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In this review Frostytech is testing the just released Spire Thermax II heatsink, and if you can find it for an affordable price you should find it thermally satisfying. The Thermax II (SP679S1-PCI) has four 8mm diameter direct contact heatpipes at the base, like many other heatsinks sweeping the industry right now. In fact, I think Frosty has reviewed nearly identical heatsinks to the Thermax II on a couple occassions already....
The Thermax II is virtually identical to the Sunbeam Core-Contact Freezer and SilenX iXtrema - in all likelyhood the same OEM heatsink manufacturer makes all three variations. I've heard PC Cooler's name mentioned in the past, but we have no way of confirming this.
In any event, Spire's Thermax II heatsink stands 155mm tall, is 125mm wide and accommodates one 120mm fan that spins at 1000~2200 RPM. Weighing it at roughly 550grams, the Thermax II is compatible with both Intel socket 775 and 1366 processors, and the entire family of AMD CPUs from socket 939 to AM2+.
Spire ships the Thermax II heatsink with one set of wire fan clips and little foam-rubber shock absorbers to keep the fan from rattling away against the aluminum fins. All the necessary CPU mounting hardware is tool free, and refreshingly the motherboard doesn't need to be removed to install the mounting bracket.
While heatsink manufacturers like Xigmatek continue to innovate on the exposed heatpipe front - either by stacking sets of heatpipes atop one another, or using extended aluminum pegs to transfer additional heat to fins above, the Spire Thermax II sticks to the tried and true method. Four 8mm diameter copper heatpipes are swagged into an extruded aluminum base block, pressed flat, and then ever so thinly milled flat.
Exposed heatpipe base heatsinks work best with processors that have thick integrated heatspreaders and even heat distribution over the entire surface area. They can potentially encounter problems when heat is localized too directly, such that one or two of the outside heatpipes receives much less heat than the remainder.
Spire's Thermax II heatsink is compatible with Intel socket 775/1366 and AMD socket 754/939/940/AM2/AM2+ processors. The heatsink has one common clip attached to the base which connects in a tool free manner on all platforms. The clip is designed with AMD socket 939/AM2 CPUs in mind, so for Intel processors two specialized heatsink retention frames are supplied which must be attached to the motherboard.
Both Intel socket adaptors pop into the four holes around the 775/1366 Intel processor socket, and then all the user has to do is push in four plastic pegs to expand the feet and lock the retention frame into position on the motherboard PCB. In other words, you don't need to remove the board from the system to install the heatsink.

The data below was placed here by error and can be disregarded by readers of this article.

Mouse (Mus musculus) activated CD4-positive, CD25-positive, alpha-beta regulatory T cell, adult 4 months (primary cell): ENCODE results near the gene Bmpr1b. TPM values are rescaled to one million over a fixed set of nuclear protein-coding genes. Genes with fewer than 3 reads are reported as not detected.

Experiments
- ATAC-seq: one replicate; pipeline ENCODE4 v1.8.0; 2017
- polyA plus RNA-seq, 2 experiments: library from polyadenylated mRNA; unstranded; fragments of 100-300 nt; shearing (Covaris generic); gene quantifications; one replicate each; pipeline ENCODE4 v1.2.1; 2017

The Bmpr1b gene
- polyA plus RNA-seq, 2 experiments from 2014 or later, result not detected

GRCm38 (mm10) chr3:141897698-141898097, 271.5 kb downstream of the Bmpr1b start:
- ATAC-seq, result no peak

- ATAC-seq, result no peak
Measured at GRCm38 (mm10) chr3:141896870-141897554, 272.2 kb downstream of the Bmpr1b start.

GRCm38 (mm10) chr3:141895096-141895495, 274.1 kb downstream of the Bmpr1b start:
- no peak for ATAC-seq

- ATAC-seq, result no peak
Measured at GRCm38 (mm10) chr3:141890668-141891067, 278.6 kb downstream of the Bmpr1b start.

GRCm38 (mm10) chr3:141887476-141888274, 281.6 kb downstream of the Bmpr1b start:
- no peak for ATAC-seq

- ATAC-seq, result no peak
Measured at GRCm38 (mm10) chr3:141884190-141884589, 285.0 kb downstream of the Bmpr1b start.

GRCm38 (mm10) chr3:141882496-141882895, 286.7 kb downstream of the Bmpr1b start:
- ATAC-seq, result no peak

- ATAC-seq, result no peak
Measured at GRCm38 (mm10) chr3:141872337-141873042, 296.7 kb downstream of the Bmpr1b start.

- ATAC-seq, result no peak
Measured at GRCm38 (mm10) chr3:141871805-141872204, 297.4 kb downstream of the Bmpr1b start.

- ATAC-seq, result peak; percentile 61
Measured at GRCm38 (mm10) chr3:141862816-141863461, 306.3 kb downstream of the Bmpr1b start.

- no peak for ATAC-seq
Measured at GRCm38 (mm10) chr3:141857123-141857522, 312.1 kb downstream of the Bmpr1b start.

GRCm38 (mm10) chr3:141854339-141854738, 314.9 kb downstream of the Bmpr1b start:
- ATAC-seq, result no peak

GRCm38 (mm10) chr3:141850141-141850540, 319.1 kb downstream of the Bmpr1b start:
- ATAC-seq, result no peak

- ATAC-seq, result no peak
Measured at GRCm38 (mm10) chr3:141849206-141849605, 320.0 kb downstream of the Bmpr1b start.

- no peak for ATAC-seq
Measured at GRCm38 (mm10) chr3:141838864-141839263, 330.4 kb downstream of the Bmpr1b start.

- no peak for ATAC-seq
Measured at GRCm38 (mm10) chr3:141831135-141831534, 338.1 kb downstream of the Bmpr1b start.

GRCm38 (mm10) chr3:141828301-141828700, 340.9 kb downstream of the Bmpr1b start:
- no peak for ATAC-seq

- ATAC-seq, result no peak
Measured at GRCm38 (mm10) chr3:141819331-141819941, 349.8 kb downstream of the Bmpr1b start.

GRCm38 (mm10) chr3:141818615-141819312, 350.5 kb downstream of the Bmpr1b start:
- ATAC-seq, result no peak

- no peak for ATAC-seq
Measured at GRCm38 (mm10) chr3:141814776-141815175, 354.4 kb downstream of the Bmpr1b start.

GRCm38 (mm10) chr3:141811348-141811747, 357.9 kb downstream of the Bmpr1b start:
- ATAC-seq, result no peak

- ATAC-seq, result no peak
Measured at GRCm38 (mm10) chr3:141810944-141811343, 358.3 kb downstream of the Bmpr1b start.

Each bracket uses a modified version of the standard Intel push-to-click mechanism, which is convenient when used with light-weight CPU coolers. An illustrated manual provides guidance, and a PCI bracket fan speed controller are also provided.
Base Finish and Flatness
Flipping a heatsink over to inspect the business end is often a simple indicator of overall cooler quality. More practically speaking, a heatsink is in many ways only as effective as the contact it makes with the processor - the flatter and smoother the better. Base finish is one of the criteria that Frostytech measure in the course of evaluating heatsinks, and it involves two distinct aspects. Surface Finish is the first; this is calculated with the aid of Surface Roughness Comparator that has a cross section of common machine surface finishes and their numerical surface roughness equivalents in microinches. The second is Surface Flatness. This is tested with an engineers straight edge or proven flat surface, in two axis.
The Spire Thermax II heatsink has a machined base with a surface roughness of approximately ~48 microinches. The manufacturer has purposefully given the surface a distinctive ridged texture. The base is perfectly flat in both axis.
FrostyTech's Test Methodologies are outlined in detail here if you care to know what equipment is used, and the parameters under which the tests are conducted. Now let's move forward and take a closer look at this heatsink, its acoustic characteristics, and of course its performance in the thermal tests!
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